TAMARA KEITH, BYLINE: Whatever story you want to tell about the U.S. economy, you can find some data points to make your case.

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Business
5:14 am
Fri May 11, 2012

Happy Renters Don't Budge From Homeownership Sidelines

Originally published on Fri May 11, 2012 7:10 am

U.S. homeownership rates have fallen to their lowest point since 1997, despite the homebuyer tax credit and enduring rock-bottom interest rates. Two years ago on Morning Edition, we profiled two couples who were renting with no regrets. Have they changed their tune?

Business
5:14 am
Fri May 11, 2012

The Last Word In Business

Originally published on Fri May 11, 2012 7:40 am

According to a survey by the National Retail Federation, mothers will be treated to a little more this holiday. All told, American consumers are expected to spend about $18.6 billion on the moms, stepmoms or grandmas in their lives.

Business
5:14 am
Fri May 11, 2012

Business News

Originally published on Fri May 11, 2012 7:17 am

Transcript

STEVE INSKEEP, HOST:

NPR's business news starts with Sony hitting a three-decade low.

(SOUNDBITE OF MUSIC)

INSKEEP: Sony shares fell to their lowest level since 1980 on Japan's Nikkei stock exchange today. That drop follows yesterday's report that the company suffered a net loss of $5.7 billion for the last fiscal year. The once dominant tech company has fallen behind other industry giants like Samsung and Apple, and has seen especially heavy losses in its TV division. Transcript provided by NPR, Copyright NPR.

Author Interviews
2:50 am
Fri May 11, 2012

Deford: How Sportswriting Has Changed 'Over Time'

Atlantic Monthly Press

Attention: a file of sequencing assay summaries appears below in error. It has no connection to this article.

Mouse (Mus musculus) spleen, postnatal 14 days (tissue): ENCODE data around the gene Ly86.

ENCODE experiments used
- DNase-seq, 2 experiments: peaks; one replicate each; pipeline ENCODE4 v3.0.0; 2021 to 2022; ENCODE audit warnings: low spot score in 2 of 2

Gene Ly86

Originally published on Fri May 11, 2012 7:10 am

NPR listeners normally hear from sports commentator Frank Deford for three minutes at a time Wednesday mornings, as he opines on the latest follies of the sporting world. But Deford fans have been getting to hear the veteran sportswriter at greater length lately. He's on a book tour for his new memoir, Over Time: My Life as a Sportswriter. When Deford stopped in Washington, D.C., NPR's Steve Inskeep had the chance to interview him in front of a lively crowd.

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Planet Money
2:47 am
Fri May 11, 2012

Where Teenagers Run The Economy

Future central bankers of Ridgefield High
NPR

Originally published on Fri May 11, 2012 7:10 am

Every spring, high school students descend on the headquarters of the New York Federal Reserve, a few blocks from Wall Street in downtown Manhattan. They compete to see who does the best impression of a central banker.

The High School Fed Challenge is a big deal. Schools like Montclair High in Montclair, New Jersey have multiple rounds of tryouts just to get on the team. Then they practice for months.

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Business
7:45 am
Thu May 10, 2012

Brad Pitt Is The New Face Of Chanel No. 5 Ads

Transcript

STEVE INSKEEP, HOST: